Tuesday’s 14-game MLB slate is highlighted by the Washington Nationals’ person Opening Day against the Atlanta Braves. After having their first five days of the season wiped out because of a COVID outbreak in the organization, the Nats will send Max Scherzer to the mound against the division-rival Atlanta Braves at 4:05 p.m. ET on MLB Network.
There’s plenty more action, too, and our staff of experts is on it. Below, you’ll find our best bets for Tuesday, including a couple of live underdogs.
MLB Odds & Picks
Atlanta Braves vs. Washington Nationals
Kevin Davis: After a long wait, the Washington Nationals’ season finally starts today with a game against the Atlanta Braves. The Braves are certainly a better team than the Nationals, but the Nationals have a competitive roster this season and should win about 48% of their games against the Braves.
The full game odds are correct for this game as the Nationals are appropriately -120 moneyline favorites at FanDuel. However, the Nats should be even bigger favorites for their first five inning moneyline at only -115 at BetMGM.
The best reason to take the Washington F5 moneyline is because of the starting pitching matchup between Max Scherzer and Drew Smyly. Scherzer may almost be eligible for an AARP membership, but he is still one of the best pitchers in the game. Smyly, in a sharp contrast to Scherzer, is a borderline starting pitcher who is a fifth starter in a weak Braves rotation. With Scherzer able to get enough run support from the top of the lineup, I believe that the Nationals should be in the lead at the end of the fifth inning.
My best bet is the Washington Nationals First Five Inning Moneyline -115 (BetMGM), and would play up to -135.
St. Louis Cardinals vs. Miami Marlins
Kenny Ducey: You may ask yourself, Is this guy crazy? Betting on a pitcher who hasn’t starter a game in three years? Well, to the first question, I can’t really put up much of a defense. That said, I am in love with John Gant, and particularly in love with him here against the Marlins.
That’s right — John Gant. He was arguably one of the most dependable late-inning arms in baseball in 2019 before following that up with another decent showing in last year’s shortened season. Now, the Cardinals are daring to return him to the rotation, where he was somewhat of a failure to begin his career.
What Gant did this spring wasn’t anything special — he posted a 4.40 ERA in three starts — but he did manager to strike out an impressive 13 batters in 14 1/3 innings, which follows a trend we’ve seen over the last three years now with Gant, which is a steady increase in swings and misses all the way up to 10.8 per nine innings last year.
Miami happened to rank ninth in strikeout rate last year, and so far this season have yet to really get its bats going save for an explosion against old man Rich Hill, Chris Archer and Collin McHugh, which isn’t a whole lot to write home about.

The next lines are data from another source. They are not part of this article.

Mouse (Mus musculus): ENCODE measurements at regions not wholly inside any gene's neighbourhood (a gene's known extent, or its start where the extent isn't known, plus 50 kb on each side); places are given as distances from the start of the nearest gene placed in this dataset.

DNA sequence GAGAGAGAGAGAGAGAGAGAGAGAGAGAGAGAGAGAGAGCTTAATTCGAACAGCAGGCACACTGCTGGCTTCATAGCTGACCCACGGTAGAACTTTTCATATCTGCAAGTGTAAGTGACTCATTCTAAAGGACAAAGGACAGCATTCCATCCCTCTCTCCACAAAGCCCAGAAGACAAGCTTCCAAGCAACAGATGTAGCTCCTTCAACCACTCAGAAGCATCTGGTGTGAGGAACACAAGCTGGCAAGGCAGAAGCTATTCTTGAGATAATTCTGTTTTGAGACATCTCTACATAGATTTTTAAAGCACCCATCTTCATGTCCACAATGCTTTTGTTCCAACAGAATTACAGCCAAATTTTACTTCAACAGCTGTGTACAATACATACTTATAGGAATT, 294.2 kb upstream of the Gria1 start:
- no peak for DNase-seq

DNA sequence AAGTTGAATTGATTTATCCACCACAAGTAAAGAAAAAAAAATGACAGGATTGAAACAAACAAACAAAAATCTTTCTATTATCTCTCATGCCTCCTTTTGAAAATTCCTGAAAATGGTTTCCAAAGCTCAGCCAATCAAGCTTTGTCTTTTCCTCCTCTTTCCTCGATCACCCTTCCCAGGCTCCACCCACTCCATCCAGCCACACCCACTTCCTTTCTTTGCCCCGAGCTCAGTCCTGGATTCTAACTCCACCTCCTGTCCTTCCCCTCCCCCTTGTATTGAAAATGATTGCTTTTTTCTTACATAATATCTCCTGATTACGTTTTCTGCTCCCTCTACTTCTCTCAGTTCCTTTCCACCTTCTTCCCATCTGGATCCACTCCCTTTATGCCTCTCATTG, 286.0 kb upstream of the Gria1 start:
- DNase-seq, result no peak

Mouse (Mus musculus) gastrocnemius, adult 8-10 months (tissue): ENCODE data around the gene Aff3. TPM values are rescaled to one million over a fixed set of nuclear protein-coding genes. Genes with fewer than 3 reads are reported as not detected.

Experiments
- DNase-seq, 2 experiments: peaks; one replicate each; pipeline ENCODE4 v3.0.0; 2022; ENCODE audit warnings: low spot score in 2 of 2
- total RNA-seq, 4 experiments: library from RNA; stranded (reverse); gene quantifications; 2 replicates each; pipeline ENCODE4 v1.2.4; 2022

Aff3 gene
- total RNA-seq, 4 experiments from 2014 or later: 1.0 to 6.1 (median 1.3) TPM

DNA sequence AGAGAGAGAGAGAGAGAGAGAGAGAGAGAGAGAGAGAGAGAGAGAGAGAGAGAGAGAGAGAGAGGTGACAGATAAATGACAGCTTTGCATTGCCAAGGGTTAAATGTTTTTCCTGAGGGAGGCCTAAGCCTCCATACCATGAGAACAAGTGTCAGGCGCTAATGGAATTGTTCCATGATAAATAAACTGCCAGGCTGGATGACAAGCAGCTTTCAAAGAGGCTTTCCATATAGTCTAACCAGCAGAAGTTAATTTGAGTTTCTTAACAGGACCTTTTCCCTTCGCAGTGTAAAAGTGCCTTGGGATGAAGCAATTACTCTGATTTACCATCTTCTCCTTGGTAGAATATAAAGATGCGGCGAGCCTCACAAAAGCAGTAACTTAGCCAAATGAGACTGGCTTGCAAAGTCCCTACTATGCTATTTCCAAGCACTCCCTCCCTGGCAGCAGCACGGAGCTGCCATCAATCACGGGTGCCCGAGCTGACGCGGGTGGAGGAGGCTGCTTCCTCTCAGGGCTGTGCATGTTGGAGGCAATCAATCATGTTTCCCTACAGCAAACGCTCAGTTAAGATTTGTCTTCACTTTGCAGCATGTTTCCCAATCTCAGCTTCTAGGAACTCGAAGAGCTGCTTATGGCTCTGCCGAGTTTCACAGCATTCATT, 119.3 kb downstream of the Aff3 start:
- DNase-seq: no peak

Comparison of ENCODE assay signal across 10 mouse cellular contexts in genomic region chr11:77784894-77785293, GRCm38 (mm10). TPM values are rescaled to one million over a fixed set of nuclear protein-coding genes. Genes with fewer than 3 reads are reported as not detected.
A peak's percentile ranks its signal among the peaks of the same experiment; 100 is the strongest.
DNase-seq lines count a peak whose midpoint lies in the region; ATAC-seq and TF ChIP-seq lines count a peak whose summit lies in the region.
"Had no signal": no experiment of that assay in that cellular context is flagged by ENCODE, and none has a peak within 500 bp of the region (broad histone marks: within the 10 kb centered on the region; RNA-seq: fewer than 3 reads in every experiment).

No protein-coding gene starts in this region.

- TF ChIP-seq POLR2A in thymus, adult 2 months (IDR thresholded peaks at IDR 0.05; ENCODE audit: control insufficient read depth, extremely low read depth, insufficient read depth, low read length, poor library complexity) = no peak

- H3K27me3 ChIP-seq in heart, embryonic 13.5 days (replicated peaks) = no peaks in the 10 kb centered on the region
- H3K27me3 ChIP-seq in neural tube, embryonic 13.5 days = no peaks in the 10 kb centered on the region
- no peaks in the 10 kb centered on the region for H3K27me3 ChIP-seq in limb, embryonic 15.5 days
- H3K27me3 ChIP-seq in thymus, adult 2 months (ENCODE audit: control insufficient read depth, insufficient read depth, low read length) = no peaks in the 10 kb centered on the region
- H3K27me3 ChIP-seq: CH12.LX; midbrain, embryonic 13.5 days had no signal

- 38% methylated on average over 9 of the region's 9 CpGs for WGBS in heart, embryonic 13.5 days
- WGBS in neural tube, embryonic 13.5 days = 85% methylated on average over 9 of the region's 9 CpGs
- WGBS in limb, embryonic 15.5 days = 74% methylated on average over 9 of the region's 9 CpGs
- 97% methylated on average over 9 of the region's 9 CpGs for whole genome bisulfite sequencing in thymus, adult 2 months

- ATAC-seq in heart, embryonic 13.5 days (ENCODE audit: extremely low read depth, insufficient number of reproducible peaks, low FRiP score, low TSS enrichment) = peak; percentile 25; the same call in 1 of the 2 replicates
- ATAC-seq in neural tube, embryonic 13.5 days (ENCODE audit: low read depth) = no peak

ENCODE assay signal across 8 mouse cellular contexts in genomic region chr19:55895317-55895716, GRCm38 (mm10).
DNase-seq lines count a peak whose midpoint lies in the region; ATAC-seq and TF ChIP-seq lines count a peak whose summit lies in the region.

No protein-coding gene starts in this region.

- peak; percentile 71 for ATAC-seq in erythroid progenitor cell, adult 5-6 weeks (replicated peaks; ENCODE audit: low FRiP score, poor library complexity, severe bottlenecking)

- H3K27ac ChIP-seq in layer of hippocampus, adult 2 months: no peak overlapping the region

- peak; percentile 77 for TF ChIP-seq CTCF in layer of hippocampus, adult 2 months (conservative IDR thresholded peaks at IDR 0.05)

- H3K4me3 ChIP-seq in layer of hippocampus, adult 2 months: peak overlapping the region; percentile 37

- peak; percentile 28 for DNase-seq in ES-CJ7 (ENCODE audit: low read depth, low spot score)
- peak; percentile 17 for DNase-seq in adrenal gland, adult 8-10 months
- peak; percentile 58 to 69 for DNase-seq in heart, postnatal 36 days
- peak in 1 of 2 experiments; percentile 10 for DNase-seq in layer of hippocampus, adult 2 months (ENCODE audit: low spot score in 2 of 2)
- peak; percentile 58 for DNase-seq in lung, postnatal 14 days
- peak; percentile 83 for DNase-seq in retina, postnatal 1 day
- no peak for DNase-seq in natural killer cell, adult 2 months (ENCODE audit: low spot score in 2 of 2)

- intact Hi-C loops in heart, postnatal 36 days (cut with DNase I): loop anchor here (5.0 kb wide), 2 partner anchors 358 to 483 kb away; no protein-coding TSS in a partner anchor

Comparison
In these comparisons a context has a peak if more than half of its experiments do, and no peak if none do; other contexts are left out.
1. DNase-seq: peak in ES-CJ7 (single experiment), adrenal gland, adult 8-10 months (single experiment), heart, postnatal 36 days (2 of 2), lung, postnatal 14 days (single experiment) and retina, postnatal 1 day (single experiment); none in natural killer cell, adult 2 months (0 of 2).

Gant should present a challenge for the Marlins, at least for four innings or so, before handing things off to this more-than-capable bullpen. In chorus with a hot offense, I really like the Cardinals as dogs here.
Toronto Blue Jays vs. Texas Rangers
Sean Zerillo: I want to call the police and report a crime every time I look at the depth chart for this Texas pitching staff. It is an unholy collection of arms, and for a team that is supposed to be in a rebuilding phase, it’s discouraging to find just a handful of pitchers who could or should be a part of their next competitive team.
One of their few promising young talents is Dane Dunning, the former White Sox prospect who was sent down to Arlington in the Lance Lynn deal last offseason.
Dunning rebounded nicely from Tommy John surgery in 2020, and performed admirably in his first taste of big-league action (34 IP, 35 K BB, 13 BB, 4.16 xFIP, 3.68 xERA), showing a five-pitch mix (sinker, slider, fastball, changeup, curveball) with three above-average offerings. Dunning is a bit of a soft-tosser (34th percentile in fastball velocity) but he limits hard contact, keeps the ball on the ground (45% in 2020), and can throw all of his pitches for strikes.
While there isn’t a ton of upside in Dunning’s profile, he should have a high floor as a mid-rotation workhorse who can chew up 170-180 innings on an annual basis; health provided.
His Tuesday opponent, Tanner Roark, is another soft-tosser (20th percentile in velocity) with a deep arsenal (six pitches), but is a veteran nearing the end of the line in terms of effectiveness. Roark’s indicators have been trending in the wrong direction for the past three seasons (4.33, 5.03, and 6.53 xERA since 2018) which aligns with both his batted ball metrics (.317, .332 and .380 xwOBA over the same span) and declining fastball velocity (lost 1.3 mph in 2020, year over year).
The 2020 version of Dunning was already as effective a pitcher as prime Roark, and a significantly better pitcher than late-career Roark.
I projected the Rangers at 53.4% for the first five innings (F5), and 53.1% for the full game on Tuesday. I would play their F5 moneyline to -102, and their full game moneyline at even money (+100) or better. I have one unit split between those two wagers.
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